Translations by Brian Friel, directed by Ben Barnes, with Gordon Rand, Philip Riccio, David Storch, Diego Matamoros, Patricia Fagan and Liisa Repo-Martell. Presented by Soulpepper at the Premiere Dance Theatre (207 Queens Quay West). Runs to August 14, various Monday-Saturday 8 pm, matinees Wednesday (August) and Saturday (July) 2 pm. $30-$49, stu $25, some rush. 416-973-4000. Rating: NNN Rating: NNN
The second half of Brian Friel's 1981 play, Translations , must surely rate as one of the bigger letdowns in contemporary theatre. After masterfully setting up a complicated plot, rich in theme, about what happens when British soldiers and surveyors descend on a rural Irish town in 1833 to anglicize its Gaelic names, Friel fails to find a suitable climax or resolution.
The entire play is set in a hedge school, an institution - often located outdoors and hidden by a hedgerow - meant to educate Irish Catholics who couldn't attend Protestant schools.
The school is run by an oft-drunk master named Hugh ( Diego Matamoros ) and his disabled son Manus ( Gordon Rand ), the student body made up of everyone from the near-mute Sarah ( Liisa Repo-Martell , in a touching, almost wordless performance) to Maire ( Patricia Fagan ), Manus's girlfriend, who's set her mind on emigrating to America.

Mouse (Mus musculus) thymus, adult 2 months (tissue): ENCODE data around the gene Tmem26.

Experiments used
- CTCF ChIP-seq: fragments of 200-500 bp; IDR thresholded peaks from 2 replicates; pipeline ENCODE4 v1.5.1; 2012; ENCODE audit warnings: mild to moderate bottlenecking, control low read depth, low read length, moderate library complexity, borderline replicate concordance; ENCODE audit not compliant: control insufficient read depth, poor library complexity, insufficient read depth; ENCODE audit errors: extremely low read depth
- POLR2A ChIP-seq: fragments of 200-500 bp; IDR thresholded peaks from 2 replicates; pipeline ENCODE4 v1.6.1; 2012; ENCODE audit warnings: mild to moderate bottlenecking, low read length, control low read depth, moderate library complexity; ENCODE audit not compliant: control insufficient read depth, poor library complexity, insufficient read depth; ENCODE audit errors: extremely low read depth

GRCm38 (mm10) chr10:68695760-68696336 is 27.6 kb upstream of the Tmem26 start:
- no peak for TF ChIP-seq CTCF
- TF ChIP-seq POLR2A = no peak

After the British soldiers, aided by Hugh's younger son Owen ( David Storch ), arrive, and one of them, a philosophical sort named Yolland ( Philip Riccio ), falls for Maire, clashes ensue that divide families and countries, hinting at the strife to come.
Ben Barnes , artistic director of Dublin's Abbey Theatre, directs a strong production, beautifully anchored by Francis O'Connor 's solid set and evocatively lit by Kevin Lamotte .
Barnes elicits strong performances from Rand and Storch as the very different brothers and Matamoros as the crafty teacher, but his control falls off in the weaker second half, where too many off-stage occurrences and too many onstage symbolic speeches lessen the play's power.